Bryophyte recording - Long-leaved Flapwort

Why record bryophytes?

As part of the local biodiversity action plan we have identified the Yorkshire Dales National Park (YDNP) as an important stronghold for four nationally rare mosses and liverworts (bryophytes).

Aims of the project

To establish a baseline population of the critically endangered species long-leaved flapwort Jungermannia leiantha by systematically surveying historic sites. This is a very rare bryophyte in Britain with 18% of known sites being in YDNP, the most recent record dates from 1966 in the Woodland Trust woodland on the River Doe in Twisleton Glen near Ingleton. There is also a wider aim of increasing the amount of bryophyte recording in the National Park.

Achievements

Led by Yorkshire Naturalists Union bryophyte recorder Tom Blockeel, our first survey was undertaken on 1st December 2012 in an effort to re-discover this rarity. During the survey we recorded 111 species of bryophyte from woodland and gorge, with 8 regionally rare bryophytes recorded, including greater streak-moss Rhabdoweisia crenulata the only record for Vice County 64 and not recorded since 1960, and western brook-moss Hygrohypnum eugyrium a speciality of Twisleton Glen. Of particular interest was exuberant growth of sieve tooth-moss Coscinodon cribrosus recorded on an old quarry face; this moss is typical of slate cliffs on western coast and rarely recorded inland – indeed this is the only record for Vice County 64. Overall a great day out in an amazingly diverse woodland for bryophytes. Unfortunately long-leaved flapwort remains illusive; however we plan to return to explore further.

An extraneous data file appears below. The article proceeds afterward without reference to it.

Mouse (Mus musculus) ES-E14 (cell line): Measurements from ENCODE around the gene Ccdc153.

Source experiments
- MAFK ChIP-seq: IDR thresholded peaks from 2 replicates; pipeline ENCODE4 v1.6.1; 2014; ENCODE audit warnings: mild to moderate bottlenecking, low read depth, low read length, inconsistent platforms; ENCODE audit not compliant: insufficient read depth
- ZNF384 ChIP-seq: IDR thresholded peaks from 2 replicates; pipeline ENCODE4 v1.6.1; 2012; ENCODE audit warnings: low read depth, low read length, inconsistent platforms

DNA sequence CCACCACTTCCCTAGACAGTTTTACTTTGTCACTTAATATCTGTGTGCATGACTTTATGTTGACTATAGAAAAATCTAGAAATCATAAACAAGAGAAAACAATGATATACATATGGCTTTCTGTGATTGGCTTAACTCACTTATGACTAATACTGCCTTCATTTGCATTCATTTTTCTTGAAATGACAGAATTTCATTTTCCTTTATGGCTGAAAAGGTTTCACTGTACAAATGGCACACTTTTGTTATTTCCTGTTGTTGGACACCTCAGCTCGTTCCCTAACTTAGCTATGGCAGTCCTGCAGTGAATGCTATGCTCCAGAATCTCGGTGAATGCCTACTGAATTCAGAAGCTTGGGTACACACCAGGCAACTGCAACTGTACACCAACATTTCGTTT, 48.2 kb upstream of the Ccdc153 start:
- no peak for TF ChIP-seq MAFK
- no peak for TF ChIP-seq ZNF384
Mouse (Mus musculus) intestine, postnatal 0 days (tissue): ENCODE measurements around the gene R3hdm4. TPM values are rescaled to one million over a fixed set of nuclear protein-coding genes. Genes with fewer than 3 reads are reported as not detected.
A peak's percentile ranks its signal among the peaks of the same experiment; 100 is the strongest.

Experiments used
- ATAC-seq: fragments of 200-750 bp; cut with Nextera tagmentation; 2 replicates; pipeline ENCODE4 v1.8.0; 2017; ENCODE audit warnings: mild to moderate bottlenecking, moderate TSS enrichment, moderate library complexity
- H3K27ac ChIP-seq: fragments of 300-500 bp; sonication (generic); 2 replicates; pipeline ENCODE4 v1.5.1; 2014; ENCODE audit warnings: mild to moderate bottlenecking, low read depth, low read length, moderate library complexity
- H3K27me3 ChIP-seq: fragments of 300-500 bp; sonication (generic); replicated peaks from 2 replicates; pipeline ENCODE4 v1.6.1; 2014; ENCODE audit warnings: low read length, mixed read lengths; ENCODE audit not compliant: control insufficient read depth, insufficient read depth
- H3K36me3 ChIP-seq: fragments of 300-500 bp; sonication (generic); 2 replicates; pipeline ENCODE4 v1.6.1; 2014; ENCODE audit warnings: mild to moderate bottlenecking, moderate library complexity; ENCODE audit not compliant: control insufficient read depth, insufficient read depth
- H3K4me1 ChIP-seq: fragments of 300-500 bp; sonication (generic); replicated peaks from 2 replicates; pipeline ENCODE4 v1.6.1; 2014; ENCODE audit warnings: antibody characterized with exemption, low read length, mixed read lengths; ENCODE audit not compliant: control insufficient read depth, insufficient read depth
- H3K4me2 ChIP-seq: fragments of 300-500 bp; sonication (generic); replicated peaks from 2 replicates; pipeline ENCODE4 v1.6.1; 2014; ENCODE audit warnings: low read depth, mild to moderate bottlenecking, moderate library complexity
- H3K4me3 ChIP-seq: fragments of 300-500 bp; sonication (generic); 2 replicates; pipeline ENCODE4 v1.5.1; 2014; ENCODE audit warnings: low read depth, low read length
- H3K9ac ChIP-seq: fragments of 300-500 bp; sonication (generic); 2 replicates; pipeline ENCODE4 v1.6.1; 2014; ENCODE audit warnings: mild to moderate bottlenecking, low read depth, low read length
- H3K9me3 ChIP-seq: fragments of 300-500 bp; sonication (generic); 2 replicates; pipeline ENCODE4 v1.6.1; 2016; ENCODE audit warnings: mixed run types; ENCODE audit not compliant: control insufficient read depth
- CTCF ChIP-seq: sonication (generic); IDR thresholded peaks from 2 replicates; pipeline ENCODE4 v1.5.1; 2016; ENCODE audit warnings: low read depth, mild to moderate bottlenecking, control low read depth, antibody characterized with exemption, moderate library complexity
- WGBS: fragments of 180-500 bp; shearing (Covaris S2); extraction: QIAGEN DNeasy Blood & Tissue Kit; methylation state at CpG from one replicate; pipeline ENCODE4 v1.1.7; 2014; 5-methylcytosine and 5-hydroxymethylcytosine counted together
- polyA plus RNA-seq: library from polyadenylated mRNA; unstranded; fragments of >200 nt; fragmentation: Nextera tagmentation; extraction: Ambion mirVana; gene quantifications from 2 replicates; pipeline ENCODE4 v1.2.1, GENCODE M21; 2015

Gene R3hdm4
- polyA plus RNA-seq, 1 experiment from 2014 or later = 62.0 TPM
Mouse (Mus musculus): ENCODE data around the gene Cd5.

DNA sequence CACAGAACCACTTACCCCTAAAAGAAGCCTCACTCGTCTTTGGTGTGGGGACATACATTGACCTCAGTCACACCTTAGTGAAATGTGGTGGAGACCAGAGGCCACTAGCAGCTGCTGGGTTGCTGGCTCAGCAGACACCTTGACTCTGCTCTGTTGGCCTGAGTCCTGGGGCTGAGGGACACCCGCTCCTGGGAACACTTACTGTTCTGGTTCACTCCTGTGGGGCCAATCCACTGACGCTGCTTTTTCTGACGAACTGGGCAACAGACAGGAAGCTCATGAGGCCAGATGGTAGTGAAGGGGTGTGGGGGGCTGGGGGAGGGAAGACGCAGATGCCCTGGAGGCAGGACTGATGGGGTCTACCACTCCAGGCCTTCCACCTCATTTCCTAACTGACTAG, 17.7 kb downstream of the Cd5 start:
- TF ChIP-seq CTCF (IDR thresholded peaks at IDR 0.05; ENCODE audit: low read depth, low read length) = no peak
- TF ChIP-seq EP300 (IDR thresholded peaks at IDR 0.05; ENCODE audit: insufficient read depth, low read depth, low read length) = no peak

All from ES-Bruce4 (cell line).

Who is involved?

The survey was facilitated by Gordon Haycock, Wharfedale Naturalists Society bryophyte recorder. Thanks are due to Woodland Trust, and volunteers who surveyed on the day including Robert Goodison of Natural England who organised special consent for this survey in a Site of Special Scientific Interest. More information on bryophyte recording in the Dales and opportunities to participate in field outings in Yorkshire and North West is available from Gordon.

There is a freshness and at times a undefineable fragrance to the air at high altitude in the Pennines. Joan E. Duncan & R.W.Robson

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